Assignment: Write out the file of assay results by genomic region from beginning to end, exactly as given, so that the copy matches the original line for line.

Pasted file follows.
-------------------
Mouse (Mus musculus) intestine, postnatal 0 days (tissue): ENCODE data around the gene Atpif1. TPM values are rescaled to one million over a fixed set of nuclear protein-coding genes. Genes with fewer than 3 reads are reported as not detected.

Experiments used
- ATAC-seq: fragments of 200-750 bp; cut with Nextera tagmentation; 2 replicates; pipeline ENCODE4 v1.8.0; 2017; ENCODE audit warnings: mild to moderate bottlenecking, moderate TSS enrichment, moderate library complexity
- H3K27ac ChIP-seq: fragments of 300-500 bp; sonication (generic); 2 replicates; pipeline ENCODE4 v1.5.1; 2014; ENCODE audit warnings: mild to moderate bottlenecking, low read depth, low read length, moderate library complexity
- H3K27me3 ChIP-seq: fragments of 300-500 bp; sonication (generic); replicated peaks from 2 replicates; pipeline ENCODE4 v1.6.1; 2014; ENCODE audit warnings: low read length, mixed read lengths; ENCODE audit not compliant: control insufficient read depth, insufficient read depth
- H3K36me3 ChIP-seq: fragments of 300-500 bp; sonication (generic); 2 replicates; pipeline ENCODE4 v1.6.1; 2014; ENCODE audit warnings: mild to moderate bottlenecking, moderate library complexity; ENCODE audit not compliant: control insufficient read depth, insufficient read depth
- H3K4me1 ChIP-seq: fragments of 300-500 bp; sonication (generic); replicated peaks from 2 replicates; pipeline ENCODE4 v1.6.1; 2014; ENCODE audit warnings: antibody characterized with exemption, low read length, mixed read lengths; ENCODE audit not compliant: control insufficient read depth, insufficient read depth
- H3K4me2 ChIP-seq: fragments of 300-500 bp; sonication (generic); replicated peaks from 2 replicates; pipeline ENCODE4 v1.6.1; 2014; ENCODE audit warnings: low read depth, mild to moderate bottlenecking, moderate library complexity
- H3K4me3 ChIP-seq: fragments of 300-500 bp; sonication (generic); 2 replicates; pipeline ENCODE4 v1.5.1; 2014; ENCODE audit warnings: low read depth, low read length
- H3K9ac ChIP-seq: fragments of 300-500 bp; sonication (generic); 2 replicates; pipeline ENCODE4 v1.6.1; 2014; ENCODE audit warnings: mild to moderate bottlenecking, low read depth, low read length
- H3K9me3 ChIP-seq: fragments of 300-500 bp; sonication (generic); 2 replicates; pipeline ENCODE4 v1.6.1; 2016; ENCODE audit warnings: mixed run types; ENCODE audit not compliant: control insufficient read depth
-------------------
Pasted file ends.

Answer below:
Mouse (Mus musculus) intestine, postnatal 0 days (tissue): ENCODE data around the gene Atpif1. TPM values are rescaled to one million over a fixed set of nuclear protein-coding genes. Genes with fewer than 3 reads are reported as not detected.

Experiments used
- ATAC-seq: fragments of 200-750 bp; cut with Nextera tagmentation; 2 replicates; pipeline ENCODE4 v1.8.0; 2017; ENCODE audit warnings: mild to moderate bottlenecking, moderate TSS enrichment, moderate library complexity
- H3K27ac ChIP-seq: fragments of 300-500 bp; sonication (generic); 2 replicates; pipeline ENCODE4 v1.5.1; 2014; ENCODE audit warnings: mild to moderate bottlenecking, low read depth, low read length, moderate library complexity
- H3K27me3 ChIP-seq: fragments of 300-500 bp; sonication (generic); replicated peaks from 2 replicates; pipeline ENCODE4 v1.6.1; 2014; ENCODE audit warnings: low read length, mixed read lengths; ENCODE audit not compliant: control insufficient read depth, insufficient read depth
- H3K36me3 ChIP-seq: fragments of 300-500 bp; sonication (generic); 2 replicates; pipeline ENCODE4 v1.6.1; 2014; ENCODE audit warnings: mild to moderate bottlenecking, moderate library complexity; ENCODE audit not compliant: control insufficient read depth, insufficient read depth
- H3K4me1 ChIP-seq: fragments of 300-500 bp; sonication (generic); replicated peaks from 2 replicates; pipeline ENCODE4 v1.6.1; 2014; ENCODE audit warnings: antibody characterized with exemption, low read length, mixed read lengths; ENCODE audit not compliant: control insufficient read depth, insufficient read depth
- H3K4me2 ChIP-seq: fragments of 300-500 bp; sonication (generic); replicated peaks from 2 replicates; pipeline ENCODE4 v1.6.1; 2014; ENCODE audit warnings: low read depth, mild to moderate bottlenecking, moderate library complexity
- H3K4me3 ChIP-seq: fragments of 300-500 bp; sonication (generic); 2 replicates; pipeline ENCODE4 v1.5.1; 2014; ENCODE audit warnings: low read depth, low read length
- H3K9ac ChIP-seq: fragments of 300-500 bp; sonication (generic); 2 replicates; pipeline ENCODE4 v1.6.1; 2014; ENCODE audit warnings: mild to moderate bottlenecking, low read depth, low read length
- H3K9me3 ChIP-seq: fragments of 300-500 bp; sonication (generic); 2 replicates; pipeline ENCODE4 v1.6.1; 2016; ENCODE audit warnings: mixed run types; ENCODE audit not compliant: control insufficient read depth